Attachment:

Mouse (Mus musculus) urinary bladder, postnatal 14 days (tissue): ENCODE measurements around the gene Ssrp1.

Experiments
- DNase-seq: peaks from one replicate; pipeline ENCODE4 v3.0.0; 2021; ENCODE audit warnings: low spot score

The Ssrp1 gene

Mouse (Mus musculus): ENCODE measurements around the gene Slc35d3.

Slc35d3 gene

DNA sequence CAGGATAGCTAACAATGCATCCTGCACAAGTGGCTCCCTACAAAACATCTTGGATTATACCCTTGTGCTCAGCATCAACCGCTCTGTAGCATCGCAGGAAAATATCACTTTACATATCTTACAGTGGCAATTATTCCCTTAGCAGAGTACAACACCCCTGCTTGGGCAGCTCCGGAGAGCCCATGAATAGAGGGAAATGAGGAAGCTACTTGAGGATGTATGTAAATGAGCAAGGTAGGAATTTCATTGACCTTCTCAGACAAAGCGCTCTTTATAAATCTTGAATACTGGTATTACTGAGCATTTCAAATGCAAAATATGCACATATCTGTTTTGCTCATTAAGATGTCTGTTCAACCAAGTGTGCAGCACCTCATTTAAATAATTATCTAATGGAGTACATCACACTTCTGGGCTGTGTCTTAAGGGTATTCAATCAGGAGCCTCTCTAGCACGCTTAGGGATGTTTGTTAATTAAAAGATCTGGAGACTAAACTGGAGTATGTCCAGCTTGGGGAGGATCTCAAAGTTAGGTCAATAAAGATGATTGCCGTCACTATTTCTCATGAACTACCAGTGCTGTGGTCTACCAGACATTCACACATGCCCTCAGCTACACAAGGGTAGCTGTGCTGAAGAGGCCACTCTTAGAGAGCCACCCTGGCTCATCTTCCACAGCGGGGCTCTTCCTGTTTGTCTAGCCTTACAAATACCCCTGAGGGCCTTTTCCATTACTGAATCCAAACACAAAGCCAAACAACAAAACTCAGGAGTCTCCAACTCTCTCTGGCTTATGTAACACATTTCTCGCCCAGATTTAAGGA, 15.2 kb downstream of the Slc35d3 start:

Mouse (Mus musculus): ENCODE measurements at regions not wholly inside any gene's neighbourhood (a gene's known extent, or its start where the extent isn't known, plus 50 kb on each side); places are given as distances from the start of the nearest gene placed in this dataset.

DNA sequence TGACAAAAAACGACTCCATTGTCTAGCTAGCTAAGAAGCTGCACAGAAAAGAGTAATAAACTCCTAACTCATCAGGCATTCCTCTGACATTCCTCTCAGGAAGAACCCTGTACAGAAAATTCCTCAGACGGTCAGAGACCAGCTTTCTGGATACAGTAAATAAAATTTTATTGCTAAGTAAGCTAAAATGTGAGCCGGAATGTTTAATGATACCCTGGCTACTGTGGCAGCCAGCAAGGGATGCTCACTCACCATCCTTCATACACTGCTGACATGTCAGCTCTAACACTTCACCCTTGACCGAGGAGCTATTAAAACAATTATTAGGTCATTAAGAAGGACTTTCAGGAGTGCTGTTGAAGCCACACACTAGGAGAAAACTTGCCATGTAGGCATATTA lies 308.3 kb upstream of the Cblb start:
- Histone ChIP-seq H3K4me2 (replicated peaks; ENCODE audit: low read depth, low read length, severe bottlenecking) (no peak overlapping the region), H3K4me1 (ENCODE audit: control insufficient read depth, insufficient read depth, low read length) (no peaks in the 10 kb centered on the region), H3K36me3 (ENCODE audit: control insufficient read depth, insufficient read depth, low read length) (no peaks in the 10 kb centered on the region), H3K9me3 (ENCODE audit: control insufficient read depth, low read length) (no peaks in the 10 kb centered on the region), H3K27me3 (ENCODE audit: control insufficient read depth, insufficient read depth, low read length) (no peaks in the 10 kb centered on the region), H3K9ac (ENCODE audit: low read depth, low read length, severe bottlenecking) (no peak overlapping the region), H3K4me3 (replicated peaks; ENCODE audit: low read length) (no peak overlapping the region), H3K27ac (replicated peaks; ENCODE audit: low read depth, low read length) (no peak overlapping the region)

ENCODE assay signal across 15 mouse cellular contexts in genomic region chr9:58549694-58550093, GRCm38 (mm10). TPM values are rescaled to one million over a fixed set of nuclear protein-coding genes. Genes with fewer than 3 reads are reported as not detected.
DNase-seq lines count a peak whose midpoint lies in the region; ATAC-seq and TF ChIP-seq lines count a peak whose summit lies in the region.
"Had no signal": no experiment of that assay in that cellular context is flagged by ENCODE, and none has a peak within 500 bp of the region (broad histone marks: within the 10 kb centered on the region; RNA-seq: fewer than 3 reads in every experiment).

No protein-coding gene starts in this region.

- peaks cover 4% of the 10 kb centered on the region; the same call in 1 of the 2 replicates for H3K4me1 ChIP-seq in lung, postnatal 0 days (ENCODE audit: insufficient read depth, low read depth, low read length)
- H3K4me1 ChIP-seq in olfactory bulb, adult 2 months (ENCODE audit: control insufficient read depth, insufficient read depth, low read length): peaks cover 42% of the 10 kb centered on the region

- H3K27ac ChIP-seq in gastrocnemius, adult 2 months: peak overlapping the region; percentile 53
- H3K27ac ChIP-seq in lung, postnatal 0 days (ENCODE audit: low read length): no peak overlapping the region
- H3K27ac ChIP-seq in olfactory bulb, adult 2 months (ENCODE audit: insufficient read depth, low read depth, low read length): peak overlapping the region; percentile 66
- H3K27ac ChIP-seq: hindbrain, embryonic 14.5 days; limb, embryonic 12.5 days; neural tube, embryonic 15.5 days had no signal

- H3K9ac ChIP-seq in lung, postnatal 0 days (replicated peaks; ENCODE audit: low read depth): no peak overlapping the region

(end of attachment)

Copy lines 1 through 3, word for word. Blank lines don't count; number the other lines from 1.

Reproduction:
Mouse (Mus musculus) urinary bladder, postnatal 14 days (tissue): ENCODE measurements around the gene Ssrp1.

Experiments
- DNase-seq: peaks from one replicate; pipeline ENCODE4 v3.0.0; 2021; ENCODE audit warnings: low spot score